Death Toll Could Hit 60 In Nepal Flash Flood

Rescuers searching Nepal's central Annapurna region after severe flash flooding said Sunday there was virtually no hope of finding survivors and as many as 60 could be dead.

The Seti burst its banks near the city of Pokhara, a popular tourist hub, on Saturday, sweeping away an entire village

POKHARA, Nepal -- Rescuers searching Nepal's central Annapurna region after severe flash flooding said Sunday there was virtually no hope of finding survivors and as many as 60 could be dead.

The bodies of 15 people were recovered after the River Seti burst its banks near the city of Pokhara on Saturday, sweeping away an entire village in the popular tourist destination.

District police superintendent Sailesh Thapa said 43 people were still missing, including three Ukrainian tourists.

He said, "So far, 12 of the 15 bodies have been identified. An excavator has reached the worst affected areas and is clearing the mud. We have a list of another 43 people who have gone missing. Their chances of survival are almost zero."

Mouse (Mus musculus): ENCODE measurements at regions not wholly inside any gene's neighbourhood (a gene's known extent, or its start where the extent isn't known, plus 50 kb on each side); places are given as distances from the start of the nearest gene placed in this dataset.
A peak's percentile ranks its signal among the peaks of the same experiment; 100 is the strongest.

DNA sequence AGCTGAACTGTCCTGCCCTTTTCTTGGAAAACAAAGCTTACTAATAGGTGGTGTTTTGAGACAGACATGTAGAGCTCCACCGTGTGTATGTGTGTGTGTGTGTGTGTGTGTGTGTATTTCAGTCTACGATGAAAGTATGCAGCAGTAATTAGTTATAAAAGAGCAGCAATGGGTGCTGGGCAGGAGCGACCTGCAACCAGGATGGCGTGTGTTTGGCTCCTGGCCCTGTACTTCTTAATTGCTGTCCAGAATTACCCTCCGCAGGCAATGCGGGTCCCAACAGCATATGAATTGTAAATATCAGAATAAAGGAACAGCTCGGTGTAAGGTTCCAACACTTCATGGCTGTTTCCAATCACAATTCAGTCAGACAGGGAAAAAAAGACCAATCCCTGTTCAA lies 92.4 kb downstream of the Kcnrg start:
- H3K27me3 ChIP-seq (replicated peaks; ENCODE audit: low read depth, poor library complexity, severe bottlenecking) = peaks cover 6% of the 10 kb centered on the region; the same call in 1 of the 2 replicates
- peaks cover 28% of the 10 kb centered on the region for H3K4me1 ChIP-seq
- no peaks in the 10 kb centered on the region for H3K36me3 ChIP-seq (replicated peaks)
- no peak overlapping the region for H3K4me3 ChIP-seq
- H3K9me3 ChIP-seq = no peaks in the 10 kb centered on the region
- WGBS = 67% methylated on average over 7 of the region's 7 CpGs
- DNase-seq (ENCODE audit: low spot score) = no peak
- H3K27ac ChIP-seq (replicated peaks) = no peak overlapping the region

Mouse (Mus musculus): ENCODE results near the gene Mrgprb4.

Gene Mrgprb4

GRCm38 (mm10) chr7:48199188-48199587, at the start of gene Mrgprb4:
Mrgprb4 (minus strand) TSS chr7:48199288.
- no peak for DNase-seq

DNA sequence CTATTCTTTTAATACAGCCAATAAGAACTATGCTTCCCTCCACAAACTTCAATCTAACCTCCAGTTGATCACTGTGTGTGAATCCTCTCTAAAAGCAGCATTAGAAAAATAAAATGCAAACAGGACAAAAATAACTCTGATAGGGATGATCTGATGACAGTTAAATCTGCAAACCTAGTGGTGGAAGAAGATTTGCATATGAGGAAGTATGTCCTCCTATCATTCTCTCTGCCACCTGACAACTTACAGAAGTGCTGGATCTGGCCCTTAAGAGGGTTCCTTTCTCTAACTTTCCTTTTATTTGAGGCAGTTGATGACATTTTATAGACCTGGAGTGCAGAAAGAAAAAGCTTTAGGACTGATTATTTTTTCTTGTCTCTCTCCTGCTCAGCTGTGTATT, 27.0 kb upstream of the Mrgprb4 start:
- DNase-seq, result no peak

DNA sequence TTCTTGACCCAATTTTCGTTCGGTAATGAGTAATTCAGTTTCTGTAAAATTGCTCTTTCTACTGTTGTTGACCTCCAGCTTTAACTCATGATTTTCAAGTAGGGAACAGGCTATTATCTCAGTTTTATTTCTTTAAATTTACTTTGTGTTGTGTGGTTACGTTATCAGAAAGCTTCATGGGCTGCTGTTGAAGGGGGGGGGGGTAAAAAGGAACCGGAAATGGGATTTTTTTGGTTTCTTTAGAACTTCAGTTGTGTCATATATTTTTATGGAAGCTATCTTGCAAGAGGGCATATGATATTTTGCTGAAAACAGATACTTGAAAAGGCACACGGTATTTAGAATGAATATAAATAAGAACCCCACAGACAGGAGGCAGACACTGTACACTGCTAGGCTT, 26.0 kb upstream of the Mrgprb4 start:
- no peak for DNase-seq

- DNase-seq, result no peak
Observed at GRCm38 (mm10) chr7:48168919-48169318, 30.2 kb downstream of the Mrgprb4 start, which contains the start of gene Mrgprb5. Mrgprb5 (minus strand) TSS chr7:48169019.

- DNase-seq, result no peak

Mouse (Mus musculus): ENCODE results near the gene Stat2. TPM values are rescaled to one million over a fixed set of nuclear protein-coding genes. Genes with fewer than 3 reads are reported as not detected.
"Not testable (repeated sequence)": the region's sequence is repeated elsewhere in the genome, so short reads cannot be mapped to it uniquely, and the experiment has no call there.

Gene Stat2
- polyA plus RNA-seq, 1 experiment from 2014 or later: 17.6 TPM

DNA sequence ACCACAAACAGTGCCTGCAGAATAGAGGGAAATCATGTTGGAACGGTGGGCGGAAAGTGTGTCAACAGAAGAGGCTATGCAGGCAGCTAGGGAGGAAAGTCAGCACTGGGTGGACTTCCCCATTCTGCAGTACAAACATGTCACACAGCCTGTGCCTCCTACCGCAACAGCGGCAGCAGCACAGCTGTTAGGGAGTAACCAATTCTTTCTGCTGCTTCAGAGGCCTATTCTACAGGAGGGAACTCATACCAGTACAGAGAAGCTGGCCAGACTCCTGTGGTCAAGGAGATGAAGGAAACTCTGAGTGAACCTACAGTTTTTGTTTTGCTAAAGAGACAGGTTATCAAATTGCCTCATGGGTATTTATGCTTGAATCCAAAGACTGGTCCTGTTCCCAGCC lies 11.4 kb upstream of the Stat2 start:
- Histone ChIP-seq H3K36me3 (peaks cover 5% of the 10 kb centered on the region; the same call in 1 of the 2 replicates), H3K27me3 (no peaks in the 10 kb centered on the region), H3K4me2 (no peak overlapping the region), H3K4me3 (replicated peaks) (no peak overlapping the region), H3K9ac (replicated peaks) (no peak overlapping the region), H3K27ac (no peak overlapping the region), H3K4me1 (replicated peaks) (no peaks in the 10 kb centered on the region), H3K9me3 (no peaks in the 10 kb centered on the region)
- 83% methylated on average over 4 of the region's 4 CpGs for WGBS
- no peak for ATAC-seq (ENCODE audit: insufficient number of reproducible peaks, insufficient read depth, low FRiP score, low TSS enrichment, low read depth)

Sniffer dogs have been sent 125 miles (200 km) from the capital to search for bodies along the banks of the river, which has now subsided, while police and army personnel hunted for survivors.

Prime Minister Baburam Bhattari broke off from key political negotiations over forming a new government to visit Kharapani village, which was washed away by the flood.

Bishwadeep Pandey, personal secretary to the premier, said, "He has instructed the authorities to bring 20 excavators so that the dead bodies of those who have been buried by the floods can be recovered. The prime minister has also committed the government to provide expenses for the last rites to family members of those who died."

A landslide caused by days of heavy rain blocked the Seti near its origin in the snow fields and glaciers of the Himalayas, Nepalese Army spokesman Ramindra Chhetri said.

The 26,545 feet Mount Annapurna attracts thousands of trekkers, both local and foreign, each year as well as day-trippers who enjoy picnics on the banks of the Seti river.